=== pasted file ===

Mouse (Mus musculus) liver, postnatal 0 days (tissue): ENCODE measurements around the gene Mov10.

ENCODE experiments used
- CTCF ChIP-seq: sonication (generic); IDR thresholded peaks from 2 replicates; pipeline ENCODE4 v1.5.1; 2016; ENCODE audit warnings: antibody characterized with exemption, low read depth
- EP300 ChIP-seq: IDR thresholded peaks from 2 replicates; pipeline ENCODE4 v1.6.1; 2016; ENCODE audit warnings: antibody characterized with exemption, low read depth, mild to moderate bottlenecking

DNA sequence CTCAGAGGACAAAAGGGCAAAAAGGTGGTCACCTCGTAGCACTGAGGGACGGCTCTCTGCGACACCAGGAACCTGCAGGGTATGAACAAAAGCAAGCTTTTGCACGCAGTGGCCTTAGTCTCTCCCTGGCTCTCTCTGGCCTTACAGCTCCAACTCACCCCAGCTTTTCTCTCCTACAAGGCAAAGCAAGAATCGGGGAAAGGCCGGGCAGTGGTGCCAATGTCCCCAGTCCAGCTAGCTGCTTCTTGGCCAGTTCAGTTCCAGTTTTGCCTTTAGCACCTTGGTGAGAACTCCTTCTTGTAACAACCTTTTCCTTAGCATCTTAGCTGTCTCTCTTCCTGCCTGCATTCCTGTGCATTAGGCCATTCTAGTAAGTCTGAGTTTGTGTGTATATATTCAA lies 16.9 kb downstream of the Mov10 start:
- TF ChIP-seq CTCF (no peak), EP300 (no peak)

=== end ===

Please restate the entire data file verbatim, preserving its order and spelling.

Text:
Mouse (Mus musculus) liver, postnatal 0 days (tissue): ENCODE measurements around the gene Mov10.

ENCODE experiments used
- CTCF ChIP-seq: sonication (generic); IDR thresholded peaks from 2 replicates; pipeline ENCODE4 v1.5.1; 2016; ENCODE audit warnings: antibody characterized with exemption, low read depth
- EP300 ChIP-seq: IDR thresholded peaks from 2 replicates; pipeline ENCODE4 v1.6.1; 2016; ENCODE audit warnings: antibody characterized with exemption, low read depth, mild to moderate bottlenecking

DNA sequence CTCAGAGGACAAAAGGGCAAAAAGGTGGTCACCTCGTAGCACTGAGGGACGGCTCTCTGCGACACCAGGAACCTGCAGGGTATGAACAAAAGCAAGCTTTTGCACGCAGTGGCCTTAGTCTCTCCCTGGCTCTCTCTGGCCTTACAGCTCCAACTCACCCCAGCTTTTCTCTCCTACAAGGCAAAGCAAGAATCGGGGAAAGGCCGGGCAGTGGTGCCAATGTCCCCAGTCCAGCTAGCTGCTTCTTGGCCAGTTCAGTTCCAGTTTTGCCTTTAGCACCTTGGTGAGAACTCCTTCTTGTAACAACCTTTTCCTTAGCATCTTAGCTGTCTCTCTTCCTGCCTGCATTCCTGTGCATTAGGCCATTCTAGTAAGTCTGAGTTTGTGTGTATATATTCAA lies 16.9 kb downstream of the Mov10 start:
- TF ChIP-seq CTCF (no peak), EP300 (no peak)